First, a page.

A mobile and truly targeted approach to keeping people well is proposed by Cecilia Gunning in her winning entry to Architects for Health’s Phil Gusack Essay Prize
The RIBA Journal is delighted to support the energetic RIBA-affiliated Architects for Health group in its search for new thinking and good writing on the provision of healthcare. The Phil Gusack Essay Prize – named after an active former member of the group who died in 2011, and generously sponsored by his family – is intended to become an annual event.
The competition with its £500 prize attracted a variety of responses. Several were eloquent summaries of the deficiencies of the present systems – especially the those of the UK – which somewhat ran out of steam when it came to proposing interesting alternatives. But the four shortlisted entries were of a different calibre, each challenging common perceptions and suggesting new ways forward.
Thanks are due to the Gusack family and to our judges – architects John Allan and John Cooper, AfH programme director Susan Francis, former Royal College of General Practitioners president Dr Iona Heath, and Hugh Pearman, editor of the RIBA Journal. Our winning essay, proposing a responsive, decentralised health system especially relevant to poor urban districts, is by American architect Cecilia Gunning and reprinted here.
Healthcare off the grid: what we can learn from food truck markets
Cecilia Gunning AIA
It’s the middle of the day at 10th and Oak Street in downtown Oakland, California. Usually, not much happens at this intersection. A few homeless people pushing carts towards the encampment down the street and a smattering of commuters rushing to the BART train station a block away make up most of the foot traffic. Oakland is one of the most dangerous cities in the US: people who don’t live in the more affluent hills tend to stay in their homes.
But today is Friday, and Off the Grid is setting up the weekly food truck market that it began here two years ago. A row of orange cones closes off the street. A whole series of trucks gradually line up, like a wagon train circling up in an old Western. As the sun sets beyond the San Francisco Bay, smells of garlic noodles sizzling on a pan and crème brûlée being blasted with a blowtorch start to float in the air, luring workers and young families out into the street. Lines quickly grow in front of every truck. In a few hours, a band will start playing at the Oakland Museum of California down the street, and its back patio will turn into a makeshift dance floor. In the space of a day, an urban desert becomes a vibrant community.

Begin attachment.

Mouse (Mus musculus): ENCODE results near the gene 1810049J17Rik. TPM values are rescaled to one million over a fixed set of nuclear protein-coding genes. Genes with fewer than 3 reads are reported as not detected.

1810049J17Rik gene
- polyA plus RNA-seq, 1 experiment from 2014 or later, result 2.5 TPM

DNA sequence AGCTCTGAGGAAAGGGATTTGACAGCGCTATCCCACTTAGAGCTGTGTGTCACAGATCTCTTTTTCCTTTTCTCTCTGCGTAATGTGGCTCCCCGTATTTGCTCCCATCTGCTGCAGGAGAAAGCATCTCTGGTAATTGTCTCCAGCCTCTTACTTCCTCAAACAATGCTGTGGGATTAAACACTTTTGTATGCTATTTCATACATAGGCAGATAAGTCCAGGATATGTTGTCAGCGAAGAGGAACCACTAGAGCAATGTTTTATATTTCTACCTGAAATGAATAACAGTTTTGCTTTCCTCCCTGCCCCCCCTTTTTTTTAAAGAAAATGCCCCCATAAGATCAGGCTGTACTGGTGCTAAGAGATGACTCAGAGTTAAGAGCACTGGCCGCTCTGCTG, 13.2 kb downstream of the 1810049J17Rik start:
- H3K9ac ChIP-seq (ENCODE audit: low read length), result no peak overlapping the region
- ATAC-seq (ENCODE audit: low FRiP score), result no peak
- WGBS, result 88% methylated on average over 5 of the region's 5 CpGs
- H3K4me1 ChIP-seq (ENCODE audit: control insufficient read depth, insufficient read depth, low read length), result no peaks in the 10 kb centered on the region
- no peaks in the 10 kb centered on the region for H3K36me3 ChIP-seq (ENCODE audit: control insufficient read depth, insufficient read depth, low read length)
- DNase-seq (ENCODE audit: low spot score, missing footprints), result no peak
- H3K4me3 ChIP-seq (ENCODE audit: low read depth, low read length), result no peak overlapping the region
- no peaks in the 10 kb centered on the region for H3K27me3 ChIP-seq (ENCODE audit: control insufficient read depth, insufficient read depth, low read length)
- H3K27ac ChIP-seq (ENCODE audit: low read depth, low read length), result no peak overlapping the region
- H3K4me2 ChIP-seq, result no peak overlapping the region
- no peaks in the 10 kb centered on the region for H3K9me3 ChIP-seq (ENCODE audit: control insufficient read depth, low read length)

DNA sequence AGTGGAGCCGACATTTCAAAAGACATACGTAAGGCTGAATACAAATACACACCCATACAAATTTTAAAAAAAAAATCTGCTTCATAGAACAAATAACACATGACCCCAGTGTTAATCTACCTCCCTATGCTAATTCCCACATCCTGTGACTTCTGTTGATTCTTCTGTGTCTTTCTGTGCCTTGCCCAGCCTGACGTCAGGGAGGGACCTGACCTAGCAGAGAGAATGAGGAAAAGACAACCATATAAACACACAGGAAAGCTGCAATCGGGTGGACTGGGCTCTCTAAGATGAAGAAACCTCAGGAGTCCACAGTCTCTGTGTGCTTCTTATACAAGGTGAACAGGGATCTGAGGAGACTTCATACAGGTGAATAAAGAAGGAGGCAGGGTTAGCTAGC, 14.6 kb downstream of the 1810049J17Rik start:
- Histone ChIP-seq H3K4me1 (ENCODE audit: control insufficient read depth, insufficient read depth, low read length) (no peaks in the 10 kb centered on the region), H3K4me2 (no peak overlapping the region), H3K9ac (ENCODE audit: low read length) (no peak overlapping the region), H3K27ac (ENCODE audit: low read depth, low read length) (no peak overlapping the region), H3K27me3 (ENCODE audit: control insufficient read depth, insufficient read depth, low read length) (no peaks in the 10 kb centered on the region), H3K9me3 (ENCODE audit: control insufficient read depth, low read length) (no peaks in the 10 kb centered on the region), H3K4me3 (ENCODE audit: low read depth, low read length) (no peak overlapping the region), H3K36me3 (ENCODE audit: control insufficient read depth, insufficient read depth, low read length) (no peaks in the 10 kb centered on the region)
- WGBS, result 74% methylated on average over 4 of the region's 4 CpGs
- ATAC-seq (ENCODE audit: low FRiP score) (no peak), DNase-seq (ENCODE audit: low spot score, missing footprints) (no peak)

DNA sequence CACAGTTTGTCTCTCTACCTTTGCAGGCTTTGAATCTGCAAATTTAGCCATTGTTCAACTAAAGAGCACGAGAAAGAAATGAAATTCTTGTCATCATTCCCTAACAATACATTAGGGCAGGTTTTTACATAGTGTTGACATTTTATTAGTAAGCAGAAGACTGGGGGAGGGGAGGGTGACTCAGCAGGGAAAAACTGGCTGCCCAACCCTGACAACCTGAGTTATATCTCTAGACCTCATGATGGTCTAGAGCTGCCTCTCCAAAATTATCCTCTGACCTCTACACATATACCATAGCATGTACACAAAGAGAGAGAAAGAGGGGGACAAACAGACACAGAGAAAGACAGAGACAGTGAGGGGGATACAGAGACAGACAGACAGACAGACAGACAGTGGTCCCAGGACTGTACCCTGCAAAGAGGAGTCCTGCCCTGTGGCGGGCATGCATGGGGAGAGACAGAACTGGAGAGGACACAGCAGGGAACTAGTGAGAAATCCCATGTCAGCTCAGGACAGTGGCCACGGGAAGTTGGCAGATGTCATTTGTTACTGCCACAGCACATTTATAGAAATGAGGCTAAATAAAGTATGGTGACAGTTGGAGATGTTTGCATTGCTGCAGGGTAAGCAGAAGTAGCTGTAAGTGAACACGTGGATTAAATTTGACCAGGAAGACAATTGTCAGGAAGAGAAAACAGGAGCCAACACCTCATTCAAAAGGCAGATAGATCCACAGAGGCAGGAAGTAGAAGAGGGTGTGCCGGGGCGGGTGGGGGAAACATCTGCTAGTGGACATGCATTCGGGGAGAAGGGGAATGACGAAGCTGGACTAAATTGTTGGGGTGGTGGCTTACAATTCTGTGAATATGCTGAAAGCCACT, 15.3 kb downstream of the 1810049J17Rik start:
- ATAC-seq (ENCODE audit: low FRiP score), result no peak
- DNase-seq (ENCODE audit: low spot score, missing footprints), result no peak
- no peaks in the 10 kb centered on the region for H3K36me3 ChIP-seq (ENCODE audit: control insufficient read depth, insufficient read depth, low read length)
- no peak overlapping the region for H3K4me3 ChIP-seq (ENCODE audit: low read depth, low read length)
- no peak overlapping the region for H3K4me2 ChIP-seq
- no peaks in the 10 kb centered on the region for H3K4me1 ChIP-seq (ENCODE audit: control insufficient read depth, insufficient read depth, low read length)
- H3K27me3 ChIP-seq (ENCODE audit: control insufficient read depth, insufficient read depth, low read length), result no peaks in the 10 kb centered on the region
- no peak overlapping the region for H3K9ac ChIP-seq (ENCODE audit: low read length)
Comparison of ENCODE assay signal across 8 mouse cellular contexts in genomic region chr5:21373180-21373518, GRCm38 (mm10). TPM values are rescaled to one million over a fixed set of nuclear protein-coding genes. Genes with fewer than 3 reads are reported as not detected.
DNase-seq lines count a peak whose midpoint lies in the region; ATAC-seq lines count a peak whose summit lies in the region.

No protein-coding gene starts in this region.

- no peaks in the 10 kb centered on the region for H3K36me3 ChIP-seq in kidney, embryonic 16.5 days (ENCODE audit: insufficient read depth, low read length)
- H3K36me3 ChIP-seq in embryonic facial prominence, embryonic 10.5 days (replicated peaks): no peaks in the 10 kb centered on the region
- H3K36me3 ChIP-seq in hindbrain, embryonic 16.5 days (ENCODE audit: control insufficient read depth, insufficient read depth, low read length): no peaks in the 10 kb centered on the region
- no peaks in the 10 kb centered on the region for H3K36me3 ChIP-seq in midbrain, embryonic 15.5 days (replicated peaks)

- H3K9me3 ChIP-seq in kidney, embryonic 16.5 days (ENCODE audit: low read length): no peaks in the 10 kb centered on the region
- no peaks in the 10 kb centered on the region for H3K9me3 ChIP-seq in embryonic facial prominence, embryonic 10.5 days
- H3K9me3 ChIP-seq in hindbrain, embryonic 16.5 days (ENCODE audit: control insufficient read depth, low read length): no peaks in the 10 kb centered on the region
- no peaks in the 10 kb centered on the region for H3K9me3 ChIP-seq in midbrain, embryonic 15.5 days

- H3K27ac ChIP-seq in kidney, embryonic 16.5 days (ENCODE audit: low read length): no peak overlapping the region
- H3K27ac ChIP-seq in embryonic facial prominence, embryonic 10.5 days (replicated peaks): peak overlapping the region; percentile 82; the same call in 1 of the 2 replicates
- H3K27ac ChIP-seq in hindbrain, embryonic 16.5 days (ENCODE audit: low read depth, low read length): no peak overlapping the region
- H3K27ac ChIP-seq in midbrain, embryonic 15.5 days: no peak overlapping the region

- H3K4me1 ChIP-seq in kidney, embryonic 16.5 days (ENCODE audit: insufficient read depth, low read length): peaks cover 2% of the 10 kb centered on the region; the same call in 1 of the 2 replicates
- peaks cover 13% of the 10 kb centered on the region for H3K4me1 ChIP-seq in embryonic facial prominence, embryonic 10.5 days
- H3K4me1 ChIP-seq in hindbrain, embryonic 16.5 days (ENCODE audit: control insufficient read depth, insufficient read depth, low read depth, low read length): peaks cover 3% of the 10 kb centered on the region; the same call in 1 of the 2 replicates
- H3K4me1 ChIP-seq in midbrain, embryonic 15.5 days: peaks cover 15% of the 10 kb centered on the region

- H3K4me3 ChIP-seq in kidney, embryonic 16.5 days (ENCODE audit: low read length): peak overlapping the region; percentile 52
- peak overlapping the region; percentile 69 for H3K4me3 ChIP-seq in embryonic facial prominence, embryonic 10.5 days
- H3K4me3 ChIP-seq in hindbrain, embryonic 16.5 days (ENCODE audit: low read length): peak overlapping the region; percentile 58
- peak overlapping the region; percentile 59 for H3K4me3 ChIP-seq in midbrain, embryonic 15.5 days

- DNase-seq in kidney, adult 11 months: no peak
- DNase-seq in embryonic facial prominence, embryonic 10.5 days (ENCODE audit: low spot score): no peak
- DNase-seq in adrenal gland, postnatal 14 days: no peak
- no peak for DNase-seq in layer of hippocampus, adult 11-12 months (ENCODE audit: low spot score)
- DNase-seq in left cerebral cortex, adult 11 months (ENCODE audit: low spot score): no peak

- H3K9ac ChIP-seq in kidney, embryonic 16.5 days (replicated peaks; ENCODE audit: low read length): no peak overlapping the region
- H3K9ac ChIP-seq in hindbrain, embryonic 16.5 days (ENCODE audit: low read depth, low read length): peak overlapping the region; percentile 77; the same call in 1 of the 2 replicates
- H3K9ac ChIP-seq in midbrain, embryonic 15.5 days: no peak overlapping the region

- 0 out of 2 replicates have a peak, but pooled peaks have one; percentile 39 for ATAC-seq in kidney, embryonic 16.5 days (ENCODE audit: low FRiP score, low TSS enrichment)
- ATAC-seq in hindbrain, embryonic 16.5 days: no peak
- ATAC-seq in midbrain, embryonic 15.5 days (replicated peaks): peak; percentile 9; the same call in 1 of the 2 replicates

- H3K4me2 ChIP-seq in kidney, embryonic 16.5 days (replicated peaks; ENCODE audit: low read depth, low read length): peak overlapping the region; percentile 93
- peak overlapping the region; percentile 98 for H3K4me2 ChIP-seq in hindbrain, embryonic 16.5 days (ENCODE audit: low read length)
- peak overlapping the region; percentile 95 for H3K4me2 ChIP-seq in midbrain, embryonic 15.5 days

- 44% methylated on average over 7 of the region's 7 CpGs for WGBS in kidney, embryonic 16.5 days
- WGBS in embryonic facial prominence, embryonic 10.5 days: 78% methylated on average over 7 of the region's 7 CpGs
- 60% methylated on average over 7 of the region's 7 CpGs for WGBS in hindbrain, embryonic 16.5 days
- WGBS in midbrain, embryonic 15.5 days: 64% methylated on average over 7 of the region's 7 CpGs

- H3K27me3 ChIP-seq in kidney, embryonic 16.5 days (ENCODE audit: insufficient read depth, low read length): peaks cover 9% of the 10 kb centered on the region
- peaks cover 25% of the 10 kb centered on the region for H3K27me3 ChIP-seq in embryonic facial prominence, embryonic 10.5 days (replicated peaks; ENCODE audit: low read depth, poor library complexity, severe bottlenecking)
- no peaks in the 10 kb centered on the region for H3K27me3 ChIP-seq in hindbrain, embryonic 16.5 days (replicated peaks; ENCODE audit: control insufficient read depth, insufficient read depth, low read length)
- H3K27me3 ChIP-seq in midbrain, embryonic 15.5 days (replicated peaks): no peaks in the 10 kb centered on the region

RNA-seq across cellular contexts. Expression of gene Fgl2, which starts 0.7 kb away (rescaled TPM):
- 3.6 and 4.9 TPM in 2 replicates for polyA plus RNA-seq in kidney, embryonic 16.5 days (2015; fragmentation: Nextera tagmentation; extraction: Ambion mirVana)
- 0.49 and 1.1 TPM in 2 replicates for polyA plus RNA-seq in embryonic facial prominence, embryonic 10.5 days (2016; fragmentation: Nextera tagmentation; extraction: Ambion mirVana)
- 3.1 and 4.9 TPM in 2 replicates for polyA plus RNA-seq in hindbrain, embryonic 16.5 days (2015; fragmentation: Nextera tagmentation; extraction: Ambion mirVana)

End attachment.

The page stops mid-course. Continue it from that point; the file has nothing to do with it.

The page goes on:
What does a food truck market have to do with healthcare architecture? There are three key things that healthcare architects are failing at: we create places that treat illness instead of promoting wellness, plan spaces that assume patients are passive bodies instead of active participants in their own health, and design buildings that are obsolete by the time they are built. So far, we have tried to improve the status quo by designing spaces that feel more like hotels and spas, by throwing a light switch above the patient's bed and a foldout couch in the corner for a loved one to crumple into, or by assuring that the buildings we design are flexible. But these are tepid attempts that just gloss over the real problem without really addressing it.
Off the Grid is a company that operates food truck markets in the San Francisco Bay Area, and it offers a few lessons for healthcare architects. Off the Grid gets people out of their homes and in touch with each other, which has been proven to promote health and wellbeing. It knows what its customers want and where, because it uses social media to inform as well as get feedback. It is able to change in real time because it uses mobile units to create agile space that can relocate and reconfigure as needed. The healthcare industry and the spaces we create for it are in dire need of an Off the Grid approach.
Spaces that promote health rather than treat illness
Healthcare buildings conjure up images of long corridors where people are wheeled around, or rooms where patients wait on an exam table covered in a giant paper napkin. But shouldn't healthcare be more about taking care of people's health, rather than treating their illness?